I have to admit some of these tech products freak me out. These aren't ideas, they're working prototypes and the concepts, along with the business models, makes sense for each. It's easy to be comfortable with these, we already have several medical implants.
Here's the list: implantable smartphones, healing chips, cyber pills, implantable birth control, smart tattoos, brain-computer interface, meltable bio-batteries, smart dust and the verified self. Is this the biblical mark of the beast? Read the full article with the slide show here.
I stumbled upon the topic of technology camps and had to delve a little further. First the term 'tech camp' reminded me of some of the sweat shops I've worked in, they could be described as a 'camp', but more I found out there are quite a few tech camps catering to all ages, genders and vocations.
When I think of summer camp, I envision a lake in the mountains where kids roast marsh-mellows, ride canoes, fish and generally relax for a week or two. What's becoming more popular are tech camps for kids ages 6 and up and they're taking classes like programming, audio video engineering, robotics, and app design. I found technology camps not just for kids, but for teachers and executives to tune up with. Instructional design is the way of the new classroom any anyone that's familiar and comfortable with technology is going to be well ahead of the game. (And there's even game development classes.) At the college level there are even more camps to excel or catch up.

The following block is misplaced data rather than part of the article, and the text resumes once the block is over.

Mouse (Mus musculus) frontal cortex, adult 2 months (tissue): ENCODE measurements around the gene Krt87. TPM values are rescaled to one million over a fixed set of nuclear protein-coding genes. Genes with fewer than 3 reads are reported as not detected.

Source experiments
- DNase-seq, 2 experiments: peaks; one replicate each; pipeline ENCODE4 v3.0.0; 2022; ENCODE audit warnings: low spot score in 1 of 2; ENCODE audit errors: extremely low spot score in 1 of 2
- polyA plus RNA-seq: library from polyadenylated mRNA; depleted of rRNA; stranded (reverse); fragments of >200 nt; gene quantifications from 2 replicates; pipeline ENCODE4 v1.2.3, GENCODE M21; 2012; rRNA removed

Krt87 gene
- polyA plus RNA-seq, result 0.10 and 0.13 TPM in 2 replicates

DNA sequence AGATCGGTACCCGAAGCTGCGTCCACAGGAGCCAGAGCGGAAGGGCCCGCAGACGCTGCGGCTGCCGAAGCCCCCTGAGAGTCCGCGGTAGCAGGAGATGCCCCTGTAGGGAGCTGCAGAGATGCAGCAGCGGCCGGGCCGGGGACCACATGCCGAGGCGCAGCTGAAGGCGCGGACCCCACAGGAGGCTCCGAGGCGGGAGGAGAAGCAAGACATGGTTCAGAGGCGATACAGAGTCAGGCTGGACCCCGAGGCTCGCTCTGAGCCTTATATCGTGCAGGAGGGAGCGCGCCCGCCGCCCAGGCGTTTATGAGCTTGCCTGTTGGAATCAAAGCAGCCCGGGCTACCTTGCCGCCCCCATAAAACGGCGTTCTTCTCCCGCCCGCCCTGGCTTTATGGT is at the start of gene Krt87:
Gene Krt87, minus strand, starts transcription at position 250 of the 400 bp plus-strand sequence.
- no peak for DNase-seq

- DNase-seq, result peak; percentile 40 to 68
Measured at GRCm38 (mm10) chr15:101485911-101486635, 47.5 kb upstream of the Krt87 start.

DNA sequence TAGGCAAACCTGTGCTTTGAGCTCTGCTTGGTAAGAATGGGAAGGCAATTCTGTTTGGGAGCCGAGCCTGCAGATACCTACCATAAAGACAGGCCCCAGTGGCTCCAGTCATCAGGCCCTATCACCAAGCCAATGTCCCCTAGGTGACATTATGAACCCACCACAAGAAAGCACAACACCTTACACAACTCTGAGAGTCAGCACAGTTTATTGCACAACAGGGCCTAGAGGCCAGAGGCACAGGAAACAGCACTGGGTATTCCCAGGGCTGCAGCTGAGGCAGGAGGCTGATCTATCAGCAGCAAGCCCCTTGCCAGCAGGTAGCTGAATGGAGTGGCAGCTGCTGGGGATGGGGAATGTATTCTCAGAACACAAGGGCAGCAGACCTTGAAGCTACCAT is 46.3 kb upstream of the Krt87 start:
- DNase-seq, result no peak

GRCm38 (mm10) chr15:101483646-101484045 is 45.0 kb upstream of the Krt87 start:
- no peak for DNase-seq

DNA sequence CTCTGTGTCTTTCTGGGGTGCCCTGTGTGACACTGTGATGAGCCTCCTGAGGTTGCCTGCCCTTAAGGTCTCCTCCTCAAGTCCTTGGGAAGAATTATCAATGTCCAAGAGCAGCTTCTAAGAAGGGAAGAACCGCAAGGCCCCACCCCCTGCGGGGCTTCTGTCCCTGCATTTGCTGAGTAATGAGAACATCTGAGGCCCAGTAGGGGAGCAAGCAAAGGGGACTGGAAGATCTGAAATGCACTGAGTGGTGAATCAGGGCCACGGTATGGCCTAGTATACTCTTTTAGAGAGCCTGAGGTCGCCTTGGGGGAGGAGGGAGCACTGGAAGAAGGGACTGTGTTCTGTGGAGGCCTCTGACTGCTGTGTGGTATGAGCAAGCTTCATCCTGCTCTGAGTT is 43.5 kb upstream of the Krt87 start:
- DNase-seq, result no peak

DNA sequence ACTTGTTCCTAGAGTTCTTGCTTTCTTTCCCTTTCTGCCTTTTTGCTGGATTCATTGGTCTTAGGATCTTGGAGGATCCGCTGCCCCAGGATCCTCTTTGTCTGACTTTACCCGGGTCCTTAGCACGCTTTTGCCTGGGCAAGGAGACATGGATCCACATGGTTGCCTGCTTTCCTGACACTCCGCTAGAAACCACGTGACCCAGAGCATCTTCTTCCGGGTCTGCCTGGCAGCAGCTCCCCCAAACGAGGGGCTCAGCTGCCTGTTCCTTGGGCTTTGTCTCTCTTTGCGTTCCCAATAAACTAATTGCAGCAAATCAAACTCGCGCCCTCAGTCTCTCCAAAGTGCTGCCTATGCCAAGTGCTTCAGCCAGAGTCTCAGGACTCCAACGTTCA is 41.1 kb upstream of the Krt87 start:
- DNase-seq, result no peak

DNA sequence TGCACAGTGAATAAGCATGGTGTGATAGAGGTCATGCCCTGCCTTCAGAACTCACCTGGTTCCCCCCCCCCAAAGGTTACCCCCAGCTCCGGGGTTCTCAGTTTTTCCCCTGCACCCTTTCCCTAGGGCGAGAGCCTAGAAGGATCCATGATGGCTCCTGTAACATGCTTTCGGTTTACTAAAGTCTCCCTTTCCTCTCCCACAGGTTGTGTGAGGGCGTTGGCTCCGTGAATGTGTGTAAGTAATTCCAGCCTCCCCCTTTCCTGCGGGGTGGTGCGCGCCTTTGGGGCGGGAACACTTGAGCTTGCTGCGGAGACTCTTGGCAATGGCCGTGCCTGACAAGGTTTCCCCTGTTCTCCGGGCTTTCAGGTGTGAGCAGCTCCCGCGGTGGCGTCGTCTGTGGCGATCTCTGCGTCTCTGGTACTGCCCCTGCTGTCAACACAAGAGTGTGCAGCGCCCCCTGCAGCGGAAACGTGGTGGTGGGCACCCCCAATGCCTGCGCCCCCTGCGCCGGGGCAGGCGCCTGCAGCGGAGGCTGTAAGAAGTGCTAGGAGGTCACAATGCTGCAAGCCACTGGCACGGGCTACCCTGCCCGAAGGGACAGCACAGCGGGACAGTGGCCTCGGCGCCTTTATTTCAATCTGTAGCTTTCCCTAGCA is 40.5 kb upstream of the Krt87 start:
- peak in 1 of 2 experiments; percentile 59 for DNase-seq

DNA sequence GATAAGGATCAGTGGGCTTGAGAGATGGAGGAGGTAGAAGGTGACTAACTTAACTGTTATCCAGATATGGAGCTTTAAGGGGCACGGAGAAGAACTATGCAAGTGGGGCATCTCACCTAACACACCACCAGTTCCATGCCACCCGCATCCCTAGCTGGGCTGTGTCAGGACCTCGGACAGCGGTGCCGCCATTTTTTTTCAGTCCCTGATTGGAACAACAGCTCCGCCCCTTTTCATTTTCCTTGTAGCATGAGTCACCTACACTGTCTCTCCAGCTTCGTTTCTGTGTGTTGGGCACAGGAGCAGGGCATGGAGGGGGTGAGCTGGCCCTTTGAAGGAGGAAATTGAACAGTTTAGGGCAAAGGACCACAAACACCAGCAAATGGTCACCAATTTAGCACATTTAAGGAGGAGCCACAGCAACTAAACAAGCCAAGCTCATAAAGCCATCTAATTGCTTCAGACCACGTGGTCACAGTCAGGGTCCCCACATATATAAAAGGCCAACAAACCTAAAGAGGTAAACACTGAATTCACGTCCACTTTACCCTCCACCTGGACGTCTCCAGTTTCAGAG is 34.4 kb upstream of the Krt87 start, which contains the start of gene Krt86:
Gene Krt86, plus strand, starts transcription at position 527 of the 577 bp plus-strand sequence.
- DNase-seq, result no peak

Tech camps aren't a new concept, but are growing. Here's and article by Tony Wan from 2013 with a list of popular kids camps. Camps and programs like these may just spark the genius in your child or expand an executive's insight.
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The previous posts on business trends have gathered a little more interest, so in doing more research I found the following treasure trove on tech trends at Deloitte University Press. Deloitte's articles through and complete with graphs to supplement the projections. The growth forecasts coincide with other news on technology predictions and when you read over the article you'll see how well laid out this presentation is. My hat is off to Deloitte, Bill Briggs, Mariahna Moore and the cast of thousands that compiled this report.
The base concept is Globalization and thinking in terms of a global resources, supply chain management and emerging markets that are evolving with the technology. Right now we are at a tipping point with the growth of Asian and India's markets set to explode. Delivering services to these economies and the challenges that will ensue, can't even fathom the numbers the rewards will bring into the fold. We are just beyond the base of the curve where it's slope is about to go vertical. Artificial intelligence, robotics, wearables, battery tech, culture and class separation. This is by far the best report for all entrepreneurs to read or make a study of. A great series from Deloitte.